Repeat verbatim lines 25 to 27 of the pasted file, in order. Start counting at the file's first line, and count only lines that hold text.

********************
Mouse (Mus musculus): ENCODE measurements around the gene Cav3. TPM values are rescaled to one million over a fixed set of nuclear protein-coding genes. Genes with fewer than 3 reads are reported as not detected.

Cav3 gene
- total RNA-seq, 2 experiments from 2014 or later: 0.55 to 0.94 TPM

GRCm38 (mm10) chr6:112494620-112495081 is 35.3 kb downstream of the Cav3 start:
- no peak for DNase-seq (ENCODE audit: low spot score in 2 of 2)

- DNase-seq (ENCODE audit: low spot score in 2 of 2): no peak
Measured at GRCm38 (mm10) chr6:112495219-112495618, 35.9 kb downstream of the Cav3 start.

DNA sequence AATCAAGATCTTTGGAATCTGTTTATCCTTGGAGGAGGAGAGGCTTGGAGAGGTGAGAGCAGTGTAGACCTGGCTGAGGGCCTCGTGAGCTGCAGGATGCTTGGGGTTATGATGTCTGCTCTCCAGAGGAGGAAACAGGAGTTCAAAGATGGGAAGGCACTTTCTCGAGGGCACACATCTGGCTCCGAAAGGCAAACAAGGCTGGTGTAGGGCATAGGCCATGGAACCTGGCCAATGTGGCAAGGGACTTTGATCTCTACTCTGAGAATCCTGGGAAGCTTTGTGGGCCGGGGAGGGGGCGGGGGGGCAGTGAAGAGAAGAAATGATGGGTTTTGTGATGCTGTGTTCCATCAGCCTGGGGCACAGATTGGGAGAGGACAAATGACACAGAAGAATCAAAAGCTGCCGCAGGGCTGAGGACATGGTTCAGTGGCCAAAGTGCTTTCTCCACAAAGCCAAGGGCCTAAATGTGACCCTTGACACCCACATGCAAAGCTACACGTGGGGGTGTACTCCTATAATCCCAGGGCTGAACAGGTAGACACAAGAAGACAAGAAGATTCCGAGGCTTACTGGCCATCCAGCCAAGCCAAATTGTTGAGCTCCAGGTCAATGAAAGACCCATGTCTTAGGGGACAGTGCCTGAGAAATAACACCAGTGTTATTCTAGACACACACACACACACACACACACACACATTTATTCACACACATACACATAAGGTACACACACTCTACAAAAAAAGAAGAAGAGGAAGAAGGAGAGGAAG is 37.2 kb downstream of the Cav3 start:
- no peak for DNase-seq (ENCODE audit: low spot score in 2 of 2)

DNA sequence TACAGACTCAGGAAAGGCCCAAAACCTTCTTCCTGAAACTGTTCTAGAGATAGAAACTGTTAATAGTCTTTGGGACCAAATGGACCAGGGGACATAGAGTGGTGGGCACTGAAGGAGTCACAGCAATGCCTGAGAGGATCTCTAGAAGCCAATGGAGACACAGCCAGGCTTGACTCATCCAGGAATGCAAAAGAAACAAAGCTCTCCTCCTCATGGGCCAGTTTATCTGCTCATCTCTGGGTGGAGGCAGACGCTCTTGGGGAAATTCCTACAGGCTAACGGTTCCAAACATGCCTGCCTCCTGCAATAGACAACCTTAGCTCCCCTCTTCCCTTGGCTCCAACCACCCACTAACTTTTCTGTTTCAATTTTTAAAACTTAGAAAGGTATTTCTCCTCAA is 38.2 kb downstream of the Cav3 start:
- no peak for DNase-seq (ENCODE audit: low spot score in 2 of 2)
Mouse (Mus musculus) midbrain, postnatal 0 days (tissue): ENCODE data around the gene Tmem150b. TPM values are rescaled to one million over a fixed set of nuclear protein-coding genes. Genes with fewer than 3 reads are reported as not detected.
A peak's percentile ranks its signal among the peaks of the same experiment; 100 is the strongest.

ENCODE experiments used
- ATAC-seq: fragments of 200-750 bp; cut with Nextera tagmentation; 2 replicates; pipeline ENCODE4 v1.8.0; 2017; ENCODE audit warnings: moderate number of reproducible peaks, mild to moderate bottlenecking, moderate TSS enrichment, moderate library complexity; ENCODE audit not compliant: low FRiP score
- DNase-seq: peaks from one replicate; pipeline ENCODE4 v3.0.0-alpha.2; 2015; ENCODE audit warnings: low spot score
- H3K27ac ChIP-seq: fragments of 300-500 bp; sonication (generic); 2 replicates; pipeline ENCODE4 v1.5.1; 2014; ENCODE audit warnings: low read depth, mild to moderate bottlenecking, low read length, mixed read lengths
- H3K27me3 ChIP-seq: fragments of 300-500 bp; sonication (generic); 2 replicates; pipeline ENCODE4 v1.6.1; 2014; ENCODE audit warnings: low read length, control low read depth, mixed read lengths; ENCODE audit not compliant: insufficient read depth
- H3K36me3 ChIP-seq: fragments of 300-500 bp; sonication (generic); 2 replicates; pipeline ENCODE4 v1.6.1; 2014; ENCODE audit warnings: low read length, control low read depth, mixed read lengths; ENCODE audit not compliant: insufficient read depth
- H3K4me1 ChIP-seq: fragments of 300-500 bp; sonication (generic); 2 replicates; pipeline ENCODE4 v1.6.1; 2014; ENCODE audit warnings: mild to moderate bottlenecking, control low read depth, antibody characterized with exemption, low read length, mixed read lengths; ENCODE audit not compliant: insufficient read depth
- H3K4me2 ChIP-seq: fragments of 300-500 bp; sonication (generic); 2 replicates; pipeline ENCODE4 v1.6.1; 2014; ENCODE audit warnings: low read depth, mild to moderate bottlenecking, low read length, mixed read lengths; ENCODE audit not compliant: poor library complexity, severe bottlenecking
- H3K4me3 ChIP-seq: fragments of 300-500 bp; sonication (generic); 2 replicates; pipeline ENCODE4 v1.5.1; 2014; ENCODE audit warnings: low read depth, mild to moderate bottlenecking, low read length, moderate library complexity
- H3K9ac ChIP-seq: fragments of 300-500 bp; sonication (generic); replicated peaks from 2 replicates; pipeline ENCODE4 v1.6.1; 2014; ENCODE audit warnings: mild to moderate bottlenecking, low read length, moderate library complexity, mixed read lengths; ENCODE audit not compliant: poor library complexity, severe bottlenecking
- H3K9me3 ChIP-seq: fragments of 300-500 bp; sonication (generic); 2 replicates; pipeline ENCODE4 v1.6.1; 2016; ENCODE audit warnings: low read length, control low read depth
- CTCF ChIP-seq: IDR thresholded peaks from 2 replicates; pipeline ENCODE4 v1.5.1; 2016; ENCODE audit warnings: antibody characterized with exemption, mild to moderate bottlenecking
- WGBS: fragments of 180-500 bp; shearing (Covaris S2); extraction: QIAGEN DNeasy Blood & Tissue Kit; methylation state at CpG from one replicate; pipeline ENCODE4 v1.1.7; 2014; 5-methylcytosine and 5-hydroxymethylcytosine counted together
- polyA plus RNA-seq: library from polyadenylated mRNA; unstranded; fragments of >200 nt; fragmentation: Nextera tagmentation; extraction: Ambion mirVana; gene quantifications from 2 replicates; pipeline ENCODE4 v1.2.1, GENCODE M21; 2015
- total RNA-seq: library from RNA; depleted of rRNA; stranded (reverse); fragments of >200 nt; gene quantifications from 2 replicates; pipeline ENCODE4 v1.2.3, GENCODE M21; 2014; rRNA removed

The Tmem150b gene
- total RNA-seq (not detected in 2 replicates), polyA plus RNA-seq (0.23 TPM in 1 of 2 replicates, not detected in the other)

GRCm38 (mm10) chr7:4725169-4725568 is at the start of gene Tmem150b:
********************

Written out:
- CTCF ChIP-seq: IDR thresholded peaks from 2 replicates; pipeline ENCODE4 v1.5.1; 2016; ENCODE audit warnings: antibody characterized with exemption, mild to moderate bottlenecking
- WGBS: fragments of 180-500 bp; shearing (Covaris S2); extraction: QIAGEN DNeasy Blood & Tissue Kit; methylation state at CpG from one replicate; pipeline ENCODE4 v1.1.7; 2014; 5-methylcytosine and 5-hydroxymethylcytosine counted together
- polyA plus RNA-seq: library from polyadenylated mRNA; unstranded; fragments of >200 nt; fragmentation: Nextera tagmentation; extraction: Ambion mirVana; gene quantifications from 2 replicates; pipeline ENCODE4 v1.2.1, GENCODE M21; 2015